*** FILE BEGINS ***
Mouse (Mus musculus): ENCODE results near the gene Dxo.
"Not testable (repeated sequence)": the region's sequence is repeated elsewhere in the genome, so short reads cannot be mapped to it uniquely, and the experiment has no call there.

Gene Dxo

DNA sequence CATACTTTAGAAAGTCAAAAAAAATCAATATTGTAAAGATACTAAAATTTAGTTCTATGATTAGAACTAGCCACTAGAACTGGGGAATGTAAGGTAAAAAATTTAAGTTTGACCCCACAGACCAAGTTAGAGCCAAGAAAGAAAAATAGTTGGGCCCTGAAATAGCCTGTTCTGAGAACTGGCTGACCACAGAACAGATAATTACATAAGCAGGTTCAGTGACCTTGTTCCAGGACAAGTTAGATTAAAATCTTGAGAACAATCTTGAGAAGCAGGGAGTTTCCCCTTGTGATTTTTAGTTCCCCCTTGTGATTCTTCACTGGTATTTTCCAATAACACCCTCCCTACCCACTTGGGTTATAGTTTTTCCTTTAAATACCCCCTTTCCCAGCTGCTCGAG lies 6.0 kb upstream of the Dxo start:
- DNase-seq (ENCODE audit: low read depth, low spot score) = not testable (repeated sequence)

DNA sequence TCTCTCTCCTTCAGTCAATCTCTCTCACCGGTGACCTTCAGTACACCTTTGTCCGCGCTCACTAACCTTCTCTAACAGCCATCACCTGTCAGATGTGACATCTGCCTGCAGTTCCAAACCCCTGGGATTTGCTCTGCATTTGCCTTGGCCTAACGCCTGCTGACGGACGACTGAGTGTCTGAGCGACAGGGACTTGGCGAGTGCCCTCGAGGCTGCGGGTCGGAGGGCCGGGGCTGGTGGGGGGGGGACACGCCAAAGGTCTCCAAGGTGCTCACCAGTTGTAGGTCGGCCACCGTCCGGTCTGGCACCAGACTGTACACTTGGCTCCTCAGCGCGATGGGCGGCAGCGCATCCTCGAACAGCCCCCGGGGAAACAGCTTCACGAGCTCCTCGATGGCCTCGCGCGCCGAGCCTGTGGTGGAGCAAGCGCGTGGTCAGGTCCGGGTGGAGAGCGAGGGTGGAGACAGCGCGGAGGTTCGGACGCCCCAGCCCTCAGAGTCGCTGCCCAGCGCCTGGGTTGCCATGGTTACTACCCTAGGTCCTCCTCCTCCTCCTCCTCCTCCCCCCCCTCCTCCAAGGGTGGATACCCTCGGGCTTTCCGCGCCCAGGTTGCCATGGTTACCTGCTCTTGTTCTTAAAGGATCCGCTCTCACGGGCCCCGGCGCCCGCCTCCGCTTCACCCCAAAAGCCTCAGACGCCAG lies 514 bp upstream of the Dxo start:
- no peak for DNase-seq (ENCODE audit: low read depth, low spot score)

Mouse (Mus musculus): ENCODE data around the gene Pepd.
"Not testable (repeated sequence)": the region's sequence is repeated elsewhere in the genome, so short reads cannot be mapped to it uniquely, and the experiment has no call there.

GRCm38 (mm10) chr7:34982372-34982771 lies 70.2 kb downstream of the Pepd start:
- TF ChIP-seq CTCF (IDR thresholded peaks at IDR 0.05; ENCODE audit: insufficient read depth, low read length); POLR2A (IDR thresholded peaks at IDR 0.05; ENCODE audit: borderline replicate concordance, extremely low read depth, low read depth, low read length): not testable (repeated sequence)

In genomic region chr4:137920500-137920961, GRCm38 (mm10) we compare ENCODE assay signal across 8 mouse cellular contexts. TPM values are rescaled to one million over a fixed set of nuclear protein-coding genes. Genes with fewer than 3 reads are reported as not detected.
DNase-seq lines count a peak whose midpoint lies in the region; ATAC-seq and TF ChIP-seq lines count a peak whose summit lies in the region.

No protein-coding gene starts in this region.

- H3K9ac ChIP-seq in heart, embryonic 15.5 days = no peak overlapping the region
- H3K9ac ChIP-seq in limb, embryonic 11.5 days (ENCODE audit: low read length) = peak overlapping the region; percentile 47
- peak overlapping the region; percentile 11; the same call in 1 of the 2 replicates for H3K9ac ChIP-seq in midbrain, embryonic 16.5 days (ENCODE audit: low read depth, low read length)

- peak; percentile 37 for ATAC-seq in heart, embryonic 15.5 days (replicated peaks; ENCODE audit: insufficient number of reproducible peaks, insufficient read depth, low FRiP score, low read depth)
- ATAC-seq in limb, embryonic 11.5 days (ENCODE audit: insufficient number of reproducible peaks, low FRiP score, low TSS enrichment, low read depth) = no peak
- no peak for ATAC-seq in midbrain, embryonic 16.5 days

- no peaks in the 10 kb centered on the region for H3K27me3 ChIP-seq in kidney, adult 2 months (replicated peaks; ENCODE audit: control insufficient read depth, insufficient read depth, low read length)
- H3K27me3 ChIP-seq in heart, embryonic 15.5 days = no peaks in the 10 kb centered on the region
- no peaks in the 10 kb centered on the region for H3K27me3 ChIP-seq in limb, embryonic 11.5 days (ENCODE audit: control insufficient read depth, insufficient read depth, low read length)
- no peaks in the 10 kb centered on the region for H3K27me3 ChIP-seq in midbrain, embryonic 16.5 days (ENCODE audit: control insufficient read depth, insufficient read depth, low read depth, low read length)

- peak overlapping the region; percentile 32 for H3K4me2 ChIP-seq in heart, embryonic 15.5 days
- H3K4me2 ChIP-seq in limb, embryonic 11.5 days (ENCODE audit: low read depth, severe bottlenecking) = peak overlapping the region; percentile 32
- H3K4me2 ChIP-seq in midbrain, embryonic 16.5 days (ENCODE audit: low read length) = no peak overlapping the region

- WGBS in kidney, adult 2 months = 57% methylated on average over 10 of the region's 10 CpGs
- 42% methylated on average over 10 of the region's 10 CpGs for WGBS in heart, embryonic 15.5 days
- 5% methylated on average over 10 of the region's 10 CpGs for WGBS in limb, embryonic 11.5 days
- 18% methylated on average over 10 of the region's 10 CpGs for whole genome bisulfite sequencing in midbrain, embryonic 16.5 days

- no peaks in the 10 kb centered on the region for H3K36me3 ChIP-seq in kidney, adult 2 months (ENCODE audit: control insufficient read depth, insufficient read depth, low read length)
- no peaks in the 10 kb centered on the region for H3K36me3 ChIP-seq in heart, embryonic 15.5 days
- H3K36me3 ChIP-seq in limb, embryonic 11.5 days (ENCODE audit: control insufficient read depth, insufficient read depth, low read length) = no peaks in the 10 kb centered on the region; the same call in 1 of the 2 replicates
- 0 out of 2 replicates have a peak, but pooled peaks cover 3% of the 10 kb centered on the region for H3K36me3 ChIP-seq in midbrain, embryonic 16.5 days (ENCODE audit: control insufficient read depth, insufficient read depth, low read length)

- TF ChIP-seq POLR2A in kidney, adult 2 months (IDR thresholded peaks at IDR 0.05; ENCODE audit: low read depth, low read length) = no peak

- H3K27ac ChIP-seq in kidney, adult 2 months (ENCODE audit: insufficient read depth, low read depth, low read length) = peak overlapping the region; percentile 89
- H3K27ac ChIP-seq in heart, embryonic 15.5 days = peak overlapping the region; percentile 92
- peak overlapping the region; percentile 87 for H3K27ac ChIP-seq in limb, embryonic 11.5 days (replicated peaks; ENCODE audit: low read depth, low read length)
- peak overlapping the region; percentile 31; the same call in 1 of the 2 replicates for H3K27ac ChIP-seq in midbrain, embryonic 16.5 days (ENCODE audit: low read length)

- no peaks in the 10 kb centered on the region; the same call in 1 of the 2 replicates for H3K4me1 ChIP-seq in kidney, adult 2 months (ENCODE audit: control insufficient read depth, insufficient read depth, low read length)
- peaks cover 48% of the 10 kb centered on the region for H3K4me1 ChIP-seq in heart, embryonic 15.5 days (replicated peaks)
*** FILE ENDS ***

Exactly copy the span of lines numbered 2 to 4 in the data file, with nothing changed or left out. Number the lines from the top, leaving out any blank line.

"Not testable (repeated sequence)": the region's sequence is repeated elsewhere in the genome, so short reads cannot be mapped to it uniquely, and the experiment has no call there.

Gene Dxo

DNA sequence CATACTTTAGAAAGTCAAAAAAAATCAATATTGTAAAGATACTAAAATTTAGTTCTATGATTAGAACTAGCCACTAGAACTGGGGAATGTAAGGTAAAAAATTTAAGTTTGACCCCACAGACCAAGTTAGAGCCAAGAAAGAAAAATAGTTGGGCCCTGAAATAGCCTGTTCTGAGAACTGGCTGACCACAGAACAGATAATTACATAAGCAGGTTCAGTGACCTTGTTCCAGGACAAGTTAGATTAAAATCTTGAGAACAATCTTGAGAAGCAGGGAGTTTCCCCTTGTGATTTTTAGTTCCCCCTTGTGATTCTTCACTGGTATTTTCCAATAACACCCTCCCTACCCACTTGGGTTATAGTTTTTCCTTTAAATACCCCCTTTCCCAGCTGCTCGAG lies 6.0 kb upstream of the Dxo start: